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Proposed SNAP Changes Will Increase Hunger for Nearly 40,000 Arizonans

On July 24, 2019, the US Department of Agriculture published a proposal to change eligibility criteria for the Supplemental Nutrition Assistance Program (SNAP, formerly “food stamps”). These changes would effectively eliminate food assistance for an estimated 40,000 Arizonans, including more than 12,000 working families (roughly 32,000 people, more than 50 percent of them children) and nearly 7,000 seniors and people with disabilities in Arizona.  The Association of Arizona Food Banks (AAFB) strongly opposes this proposed rule, which would increase food insecurity for Arizonans struggling with hunger, impact grocers and overwhelm local food banks with increased demand.

In Arizona, nearly 1 in 6 individuals and more than 1 in 4 children struggle with food insecurity. AAFB and its five member food banks--Community Food Bank of Southern Arizona, HonorHealth Desert Mission Food Bank, St. Mary's Food Bank Alliance, United Food Bank, and Yuma Community Food Bank--served an average of 450,000 Arizonans in need each month in 2018, including children and seniors. In collaboration with our members and nearly 1,000 partner organizations across the state, we distributed more than 175 million pounds of food statewide, or roughly 145 million meals.  For every meal our emergency food network provides, however, SNAP can provide up to 12. In 2018, SNAP helped an average of 850,000 Arizonans access food each month, and 50 percent of them were children.  SNAP is critical to making sure Arizonans have access to healthy foods that allow them to work and play.

Current Eligibility Criteria & Proposed Changes: Currently, states have the option to provide SNAP to households that receive benefits under the Temporary Assistance for Needy Families (TANF) program under the “broad-based categorical eligibility” provision (BBCE). Along with more than 40 other states over the past two decades, Arizona has chosen to implement this option, thereby allowing additional low-income working families, seniors, and people with disabilities to qualify for SNAP. In Arizona, this means that households with a gross income level of 185 percent of the federal poverty line—roughly $39,000/year for a family of three—instead of capping the gross income threshold at 130 percent of the federal poverty line—roughly $27,000/year for a family of three. Low-income families often struggle to make ends meet because housing and childcare expenses take up a large share of their income. BBCE allows people to make ends meet, with SNAP benefits tapering off gradually as household incomes improve, thereby rewarding work without a harsh cutoff. BBCE also allows states to impose less restrictive asset tests for SNAP participants; by waiving the asset limit, families, seniors, and people with a disability can accumulate modest savings for use in emergencies while continuing to afford groceries.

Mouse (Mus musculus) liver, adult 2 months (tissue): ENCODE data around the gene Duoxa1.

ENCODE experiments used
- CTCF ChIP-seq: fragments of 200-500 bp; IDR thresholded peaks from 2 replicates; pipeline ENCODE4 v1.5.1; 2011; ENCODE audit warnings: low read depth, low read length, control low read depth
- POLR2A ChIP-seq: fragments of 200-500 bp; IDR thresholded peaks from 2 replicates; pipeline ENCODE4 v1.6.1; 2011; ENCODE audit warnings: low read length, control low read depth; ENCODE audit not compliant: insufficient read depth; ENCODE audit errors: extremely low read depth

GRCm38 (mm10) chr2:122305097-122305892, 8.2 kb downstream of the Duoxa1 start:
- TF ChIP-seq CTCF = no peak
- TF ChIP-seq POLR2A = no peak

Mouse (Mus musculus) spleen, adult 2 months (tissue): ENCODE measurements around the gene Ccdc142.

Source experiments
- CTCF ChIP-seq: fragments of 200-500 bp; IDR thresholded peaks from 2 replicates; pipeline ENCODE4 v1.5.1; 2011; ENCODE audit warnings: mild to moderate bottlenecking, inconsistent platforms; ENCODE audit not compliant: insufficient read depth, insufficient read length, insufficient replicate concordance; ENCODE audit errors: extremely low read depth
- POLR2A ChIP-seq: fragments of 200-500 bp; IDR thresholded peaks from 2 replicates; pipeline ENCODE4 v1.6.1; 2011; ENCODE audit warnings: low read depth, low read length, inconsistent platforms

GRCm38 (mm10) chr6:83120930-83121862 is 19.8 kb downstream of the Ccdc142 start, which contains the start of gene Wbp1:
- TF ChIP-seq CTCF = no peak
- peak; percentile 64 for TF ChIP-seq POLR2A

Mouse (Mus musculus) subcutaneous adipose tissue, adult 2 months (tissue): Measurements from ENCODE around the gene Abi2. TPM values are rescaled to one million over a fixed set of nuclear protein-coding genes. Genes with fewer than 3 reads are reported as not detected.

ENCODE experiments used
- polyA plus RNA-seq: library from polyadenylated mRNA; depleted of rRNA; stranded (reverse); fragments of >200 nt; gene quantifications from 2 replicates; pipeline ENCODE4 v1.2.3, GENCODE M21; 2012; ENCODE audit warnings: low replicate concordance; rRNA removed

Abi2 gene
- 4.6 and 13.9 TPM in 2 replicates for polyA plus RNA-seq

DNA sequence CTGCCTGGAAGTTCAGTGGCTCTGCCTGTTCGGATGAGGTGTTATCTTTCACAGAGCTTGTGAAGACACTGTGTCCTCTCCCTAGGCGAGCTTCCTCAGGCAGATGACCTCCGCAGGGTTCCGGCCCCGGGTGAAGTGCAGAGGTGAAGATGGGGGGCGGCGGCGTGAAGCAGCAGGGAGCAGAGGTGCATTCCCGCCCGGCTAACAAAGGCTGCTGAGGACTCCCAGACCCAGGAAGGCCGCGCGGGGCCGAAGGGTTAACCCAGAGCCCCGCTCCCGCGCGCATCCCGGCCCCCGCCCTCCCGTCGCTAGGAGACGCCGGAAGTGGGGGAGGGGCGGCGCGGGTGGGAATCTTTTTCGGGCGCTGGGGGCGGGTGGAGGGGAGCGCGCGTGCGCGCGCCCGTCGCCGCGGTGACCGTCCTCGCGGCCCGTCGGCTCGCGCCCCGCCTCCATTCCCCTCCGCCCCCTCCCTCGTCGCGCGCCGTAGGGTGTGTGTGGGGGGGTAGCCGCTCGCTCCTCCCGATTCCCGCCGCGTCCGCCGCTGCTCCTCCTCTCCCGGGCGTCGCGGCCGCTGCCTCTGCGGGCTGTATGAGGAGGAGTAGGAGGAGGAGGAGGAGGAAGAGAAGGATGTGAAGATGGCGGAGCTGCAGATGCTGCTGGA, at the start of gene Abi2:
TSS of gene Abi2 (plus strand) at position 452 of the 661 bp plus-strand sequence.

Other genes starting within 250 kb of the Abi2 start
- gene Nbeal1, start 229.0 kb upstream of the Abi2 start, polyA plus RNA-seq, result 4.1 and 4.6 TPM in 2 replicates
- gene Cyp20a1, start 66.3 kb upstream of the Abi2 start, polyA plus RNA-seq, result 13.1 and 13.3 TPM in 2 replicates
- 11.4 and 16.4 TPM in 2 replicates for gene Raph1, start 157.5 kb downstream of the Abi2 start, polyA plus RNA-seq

In the proposed rule, the USDA aims to restrict SNAP access through BBCE to include only those households receiving TANF benefits that are (a) ongoing and substantial cash assistance  or (b) non-cash benefits that focus on employment and childcare.  Because children in SNAP households are automatically eligible for free school meals through the National School Lunch Program, the proposed rule will also eliminate access to nutritious school meals for thousands of Arizona schoolchildren.

AAFB Position on Proposed Rules: The Association of Arizona Food Banks (AAFB) opposes the changes proposed by the USDA in the proposed rule "Revision of Categorical Eligibility in SNAP Regulatory Impact Analysis" on July 24, 2019, because the proposed changes would eliminate access to critical food assistance for up to 40,000 Arizonans. SNAP is a lifeline for working families, seniors, people with disabilities, and other individuals struggling to make ends meet.

By its own estimates, the USDA states that its proposed changes could result in increased food insecurity, especially for seniors. We find this unacceptable. SNAP participation among eligible seniors is already low in Arizona; we should be providing more nutritional support to older adults—who often suffer from dietary diseases like diabetes and hypertension—not less.

The proposed SNAP eligibility changes would also take free school meals away from thousands of children across Arizona whose enrollment is linked to their families’ SNAP participation. Increasing access to school meals has been proven to reduce childhood food insecurity and improve children’s health and academic performance.  Instead, this proposal goes in the opposite direction by restricting children’s access to nutritious school meals and jeopardizing health outcomes.

To see this statement with citations and endnotes, download the PDF here.

Resources: To read the USDA's official proposed rules, visit FNS-2018-0037. To submit a comment by the deadline of 11:59pm (Eastern Time) on September 23, 2019, click SUBMIT A FORMAL COMMENT. AAFB will be submitting formal comments and sharing templates for Arizona-focused comments with our network and partners, so please stay tuned.

Questions? Please contact Ashley St. Thomas at ashley@azfoodbanks.org or 602-775-5035.